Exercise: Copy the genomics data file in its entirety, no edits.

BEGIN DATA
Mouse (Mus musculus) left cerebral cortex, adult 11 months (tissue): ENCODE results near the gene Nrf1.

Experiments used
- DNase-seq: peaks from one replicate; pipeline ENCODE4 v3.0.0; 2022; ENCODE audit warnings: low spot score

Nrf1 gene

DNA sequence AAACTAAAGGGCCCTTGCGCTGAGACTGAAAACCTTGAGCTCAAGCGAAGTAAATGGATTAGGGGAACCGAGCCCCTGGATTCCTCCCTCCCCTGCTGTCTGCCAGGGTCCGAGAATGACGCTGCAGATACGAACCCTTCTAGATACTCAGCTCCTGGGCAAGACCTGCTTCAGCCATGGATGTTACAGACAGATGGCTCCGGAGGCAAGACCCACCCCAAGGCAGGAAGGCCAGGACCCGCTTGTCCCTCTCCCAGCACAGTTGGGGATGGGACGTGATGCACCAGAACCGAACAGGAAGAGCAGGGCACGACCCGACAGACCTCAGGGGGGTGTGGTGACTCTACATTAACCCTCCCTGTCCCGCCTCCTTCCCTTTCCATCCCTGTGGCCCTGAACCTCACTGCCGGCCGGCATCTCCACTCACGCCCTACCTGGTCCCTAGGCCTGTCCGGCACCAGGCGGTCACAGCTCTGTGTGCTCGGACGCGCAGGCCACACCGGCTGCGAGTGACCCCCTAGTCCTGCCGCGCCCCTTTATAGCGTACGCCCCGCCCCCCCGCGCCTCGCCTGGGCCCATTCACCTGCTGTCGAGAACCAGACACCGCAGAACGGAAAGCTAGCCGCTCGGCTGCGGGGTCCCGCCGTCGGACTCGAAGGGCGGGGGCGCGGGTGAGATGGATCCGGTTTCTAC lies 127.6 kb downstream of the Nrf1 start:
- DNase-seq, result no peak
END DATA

Mouse (Mus musculus) left cerebral cortex, adult 11 months (tissue): ENCODE results near the gene Nrf1.

Experiments used
- DNase-seq: peaks from one replicate; pipeline ENCODE4 v3.0.0; 2022; ENCODE audit warnings: low spot score

Nrf1 gene

DNA sequence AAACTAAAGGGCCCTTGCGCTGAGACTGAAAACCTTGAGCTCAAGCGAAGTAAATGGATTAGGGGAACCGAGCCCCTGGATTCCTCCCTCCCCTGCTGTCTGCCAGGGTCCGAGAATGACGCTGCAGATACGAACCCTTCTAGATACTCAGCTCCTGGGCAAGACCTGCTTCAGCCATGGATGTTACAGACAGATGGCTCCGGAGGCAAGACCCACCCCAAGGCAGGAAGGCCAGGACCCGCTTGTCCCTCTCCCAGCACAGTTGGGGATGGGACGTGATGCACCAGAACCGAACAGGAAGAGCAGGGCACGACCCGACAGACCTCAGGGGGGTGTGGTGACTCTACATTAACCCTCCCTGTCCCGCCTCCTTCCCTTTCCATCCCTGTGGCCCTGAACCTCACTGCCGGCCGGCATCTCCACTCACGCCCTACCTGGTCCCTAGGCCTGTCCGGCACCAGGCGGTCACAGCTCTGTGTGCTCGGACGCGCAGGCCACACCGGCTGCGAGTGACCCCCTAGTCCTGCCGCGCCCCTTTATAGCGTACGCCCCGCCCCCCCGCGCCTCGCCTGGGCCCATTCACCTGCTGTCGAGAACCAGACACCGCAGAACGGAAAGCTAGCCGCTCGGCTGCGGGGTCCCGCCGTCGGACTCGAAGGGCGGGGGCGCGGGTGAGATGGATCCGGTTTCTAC lies 127.6 kb downstream of the Nrf1 start:
- DNase-seq, result no peak